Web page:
Archive for March, 2010
Something very strange happened to me this week. A supervisor came to me and asked for feedback on her performance. Imagine my surprise!
It’s been said in oh, so many ways that a critical component of effective performance planning is establishing expectations and discussing meaningful outcomes. If we keep in mind that organizations fail or succeed as a team, it becomes obvious that everyone in that unit—individual contributors and supervisors—must do their jobs well. So performance planning should not be a one-way, downward-directed activity; no, it should be bi-directional. Most bosses do a great job of discussing expectations and desired outcomes with their subordinates. But how many subordinates have a performance discussion with their boss?
Bosses have a responsibility to their subordinates to do the things that are expected of them as supervisors. That’s their job. If they do that poorly, the unit will flounder. Therefore, individual contributors should be demanding performance planning sessions of their bosses. But this doesn’t happen. Why? One word: “fear.” The superior is afraid that she might appear unqualified to be in her position, and the subordinate is afraid that the feedback she delivers will be used against her.
To move beyond this potential stalemate, only the supervisor is in a position to take action. Make performance planning discussions two-way conversations. And you can do so by asking a few simple questions of your subordinates:
“To better help you get done what I’ve asked you to do,
- What should I continue to do, but perhaps do better?
- What am I doing that you’d like me to stop?
- What am I not doing that you’d like me to start?”
You want to be an effective boss. You want your subordinates to respect you. You want to meet the goals you’ve laid out for your organization. If all these statements are true, then ask your subordinates for feedback! Doing so is a sign of strength, not weakness.
I’d love to hear your experiences in asking for the opportunity to give feedback to your boss.
Fellow Baby Boomers, I am embarrassed…dare I say, appalled?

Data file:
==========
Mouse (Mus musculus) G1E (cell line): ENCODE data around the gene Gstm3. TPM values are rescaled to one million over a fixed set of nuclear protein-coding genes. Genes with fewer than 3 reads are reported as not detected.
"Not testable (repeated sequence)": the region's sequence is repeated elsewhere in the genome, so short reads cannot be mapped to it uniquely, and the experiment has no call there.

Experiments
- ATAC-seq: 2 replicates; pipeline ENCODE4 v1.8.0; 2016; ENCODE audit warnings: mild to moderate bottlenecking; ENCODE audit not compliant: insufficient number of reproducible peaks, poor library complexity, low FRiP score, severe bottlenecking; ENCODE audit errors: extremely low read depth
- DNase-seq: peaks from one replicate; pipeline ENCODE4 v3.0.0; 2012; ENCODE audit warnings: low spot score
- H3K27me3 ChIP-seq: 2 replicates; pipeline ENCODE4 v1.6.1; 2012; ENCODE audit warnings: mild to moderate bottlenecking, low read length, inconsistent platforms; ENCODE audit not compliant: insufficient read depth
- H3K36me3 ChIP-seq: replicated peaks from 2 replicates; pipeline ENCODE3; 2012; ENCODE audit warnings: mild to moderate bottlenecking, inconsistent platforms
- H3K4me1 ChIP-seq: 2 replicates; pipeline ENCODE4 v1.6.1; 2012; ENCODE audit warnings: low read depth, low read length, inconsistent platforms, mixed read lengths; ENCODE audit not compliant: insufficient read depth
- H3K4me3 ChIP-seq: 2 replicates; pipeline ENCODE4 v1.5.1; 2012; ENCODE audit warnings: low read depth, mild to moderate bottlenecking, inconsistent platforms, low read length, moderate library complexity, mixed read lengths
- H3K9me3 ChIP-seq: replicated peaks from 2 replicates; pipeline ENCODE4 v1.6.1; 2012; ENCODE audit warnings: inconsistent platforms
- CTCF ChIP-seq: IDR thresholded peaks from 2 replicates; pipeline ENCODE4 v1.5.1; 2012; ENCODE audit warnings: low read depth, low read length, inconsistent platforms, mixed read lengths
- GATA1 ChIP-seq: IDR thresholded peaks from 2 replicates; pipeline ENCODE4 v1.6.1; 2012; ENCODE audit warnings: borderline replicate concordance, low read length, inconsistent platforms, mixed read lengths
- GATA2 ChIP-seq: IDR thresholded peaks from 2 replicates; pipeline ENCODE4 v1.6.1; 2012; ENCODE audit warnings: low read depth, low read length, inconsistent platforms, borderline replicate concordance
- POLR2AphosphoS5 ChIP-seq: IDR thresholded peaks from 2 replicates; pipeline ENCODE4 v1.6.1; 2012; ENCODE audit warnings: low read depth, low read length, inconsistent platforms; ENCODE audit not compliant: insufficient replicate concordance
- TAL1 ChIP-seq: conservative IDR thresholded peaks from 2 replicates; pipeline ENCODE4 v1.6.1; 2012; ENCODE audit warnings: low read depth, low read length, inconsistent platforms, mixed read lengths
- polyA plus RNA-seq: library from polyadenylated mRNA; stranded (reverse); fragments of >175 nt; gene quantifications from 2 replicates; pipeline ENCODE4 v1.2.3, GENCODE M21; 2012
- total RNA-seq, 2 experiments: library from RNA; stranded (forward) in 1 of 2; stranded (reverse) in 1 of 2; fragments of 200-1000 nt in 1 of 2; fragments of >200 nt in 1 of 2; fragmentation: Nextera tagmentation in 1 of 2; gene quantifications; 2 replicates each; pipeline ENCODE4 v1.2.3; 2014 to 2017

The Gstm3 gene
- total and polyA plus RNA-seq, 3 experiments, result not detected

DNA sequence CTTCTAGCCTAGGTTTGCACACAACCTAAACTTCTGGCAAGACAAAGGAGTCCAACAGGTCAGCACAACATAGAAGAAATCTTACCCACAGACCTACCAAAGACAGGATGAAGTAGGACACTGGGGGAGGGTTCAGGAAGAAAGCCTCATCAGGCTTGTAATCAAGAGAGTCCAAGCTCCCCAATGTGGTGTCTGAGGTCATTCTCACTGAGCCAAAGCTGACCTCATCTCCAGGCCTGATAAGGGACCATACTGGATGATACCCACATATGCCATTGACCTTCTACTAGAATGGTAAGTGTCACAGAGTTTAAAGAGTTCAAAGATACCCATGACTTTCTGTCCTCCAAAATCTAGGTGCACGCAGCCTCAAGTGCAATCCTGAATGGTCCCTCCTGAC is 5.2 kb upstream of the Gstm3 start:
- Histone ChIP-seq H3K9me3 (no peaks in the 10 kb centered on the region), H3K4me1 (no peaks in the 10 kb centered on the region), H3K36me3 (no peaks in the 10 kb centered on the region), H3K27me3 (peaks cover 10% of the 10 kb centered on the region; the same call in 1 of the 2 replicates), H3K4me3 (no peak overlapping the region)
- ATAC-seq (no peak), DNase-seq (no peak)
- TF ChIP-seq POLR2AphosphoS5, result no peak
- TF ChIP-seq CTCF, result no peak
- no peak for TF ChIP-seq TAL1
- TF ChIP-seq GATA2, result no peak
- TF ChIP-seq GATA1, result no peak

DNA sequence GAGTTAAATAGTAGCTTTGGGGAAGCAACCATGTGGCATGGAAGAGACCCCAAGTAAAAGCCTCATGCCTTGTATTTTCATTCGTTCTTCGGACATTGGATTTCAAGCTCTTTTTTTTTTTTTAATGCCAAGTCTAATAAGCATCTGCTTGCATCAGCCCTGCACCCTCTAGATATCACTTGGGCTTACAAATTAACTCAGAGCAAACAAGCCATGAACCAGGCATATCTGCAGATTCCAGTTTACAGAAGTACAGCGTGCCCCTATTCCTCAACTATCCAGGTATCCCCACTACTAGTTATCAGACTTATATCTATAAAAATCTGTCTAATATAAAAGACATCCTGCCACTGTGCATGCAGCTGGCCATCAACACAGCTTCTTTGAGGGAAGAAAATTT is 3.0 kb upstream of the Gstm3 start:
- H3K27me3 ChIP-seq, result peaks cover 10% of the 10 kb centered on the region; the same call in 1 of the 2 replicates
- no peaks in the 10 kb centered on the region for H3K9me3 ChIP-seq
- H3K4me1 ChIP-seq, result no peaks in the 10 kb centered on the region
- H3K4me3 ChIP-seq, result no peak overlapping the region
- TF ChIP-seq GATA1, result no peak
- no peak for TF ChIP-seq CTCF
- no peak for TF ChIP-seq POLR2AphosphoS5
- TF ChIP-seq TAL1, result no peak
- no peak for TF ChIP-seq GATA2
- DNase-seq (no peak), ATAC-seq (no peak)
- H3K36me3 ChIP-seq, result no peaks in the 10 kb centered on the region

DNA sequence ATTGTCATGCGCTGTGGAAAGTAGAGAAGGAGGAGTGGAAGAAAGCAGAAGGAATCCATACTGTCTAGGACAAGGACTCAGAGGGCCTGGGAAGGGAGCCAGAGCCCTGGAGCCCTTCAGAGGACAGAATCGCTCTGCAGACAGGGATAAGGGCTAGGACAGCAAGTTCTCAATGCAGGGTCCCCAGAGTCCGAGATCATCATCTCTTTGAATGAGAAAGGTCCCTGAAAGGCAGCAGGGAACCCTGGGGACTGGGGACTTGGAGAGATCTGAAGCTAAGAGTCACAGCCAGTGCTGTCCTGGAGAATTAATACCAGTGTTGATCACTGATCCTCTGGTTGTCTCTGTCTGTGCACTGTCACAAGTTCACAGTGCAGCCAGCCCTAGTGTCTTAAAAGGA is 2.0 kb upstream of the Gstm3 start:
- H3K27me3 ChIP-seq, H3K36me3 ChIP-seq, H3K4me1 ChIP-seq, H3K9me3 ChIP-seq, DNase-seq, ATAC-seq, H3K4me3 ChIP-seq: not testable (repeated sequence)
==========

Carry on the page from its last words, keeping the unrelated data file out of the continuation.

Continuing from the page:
As a facilitator for leadership classes, I have the privilege of hearing, first-hand, concerns from supervisors of all levels. One overwhelming complaint is that they are tired of the newest workforce generation–the millennials–continually asking “why?”
Have we forgotten our roots? We were the generation that questioned everything; indeed, the Boomer mantra was “question authority!” We implored compatriots to not trust anyone over 30.
The problem is that we soon turned 31 and older. And when we did, we found that some of the establishment’s perspectives actually were reasonable and valuable. Somehow, we slowly devolved into the very same cynical, unreflective, unyielding leaders as our traditionalist forebears. So now, as supervisors, we get frustrated when our subordinates don’t just march off and execute the orders we bark out. We’ve taken on a new mantra borrowed from a well-known sports advertising campaign: “Just do it!”
Answering “the why” is how we avoid complacency—how great change occurs. New generations are sent to us for a reason: to keep us thinking and moving forward.
So, fellow Boomers, embrace “the why,” encourage “the why,” enjoy “the why.” But if you really want to reach back to your past, preempt “the why” by not only thinking and executing great thoughts yourselves, but by extroverting those thoughts so subsequent generations can understand and learn to think great thoughts too.
In years of teaching presentation skills – and observing many presentations in and out of
classes – I have concluded there is one method that is virtually guaranteed to gain or
regain audience attention.
But before explaining that technique, let me tell you a story.
I once was working with a group of people on presentation skills at a remote military
base in west Texas. The class had gone fine so far, but on the third day I walked in and
immediately sensed something was very wrong. In fact, I had never seen anything like
what I was about to experience . . .
End of story
You see, the fact is, I don’t actually have a story. I just started one, and really just have
Did it get your interest?
Try it yourself. In your next presentation, at an appropriate point (usually after a lot of
facts or data have been shared is a good time), say the following words: “Let me tell you
a story to illustrate what I’m talking about.” Or, you can just launch in with no warning:
“Last week, I was sitting at my desk when Rachael walked in . . .”
Next, I want you to really pay attention to people’s eyes. There is something like a 100%
chance they will look at you, waiting to hear what you have to say. This is not a bad
dynamic in a presentation.
Of course, your story has to be on-topic, ideally contain a little bit of a build up, have
some specifics and a resolution. But this is actually easy to do. The harder part is to
convince presenters they should tell stories. Once you decide to do so, you will increase
the attention to what you are saying.
There are interesting reasons for this, including the fact that human beings are story-
telling and meaning-making machines. The narrative is a timeless, genetically encoded
form we use to communicate. Listen to the after-work conversation in a bar, gym or
coffee shop. I’ll bet you’re going to hear stories.
So why not use them in your next presentation?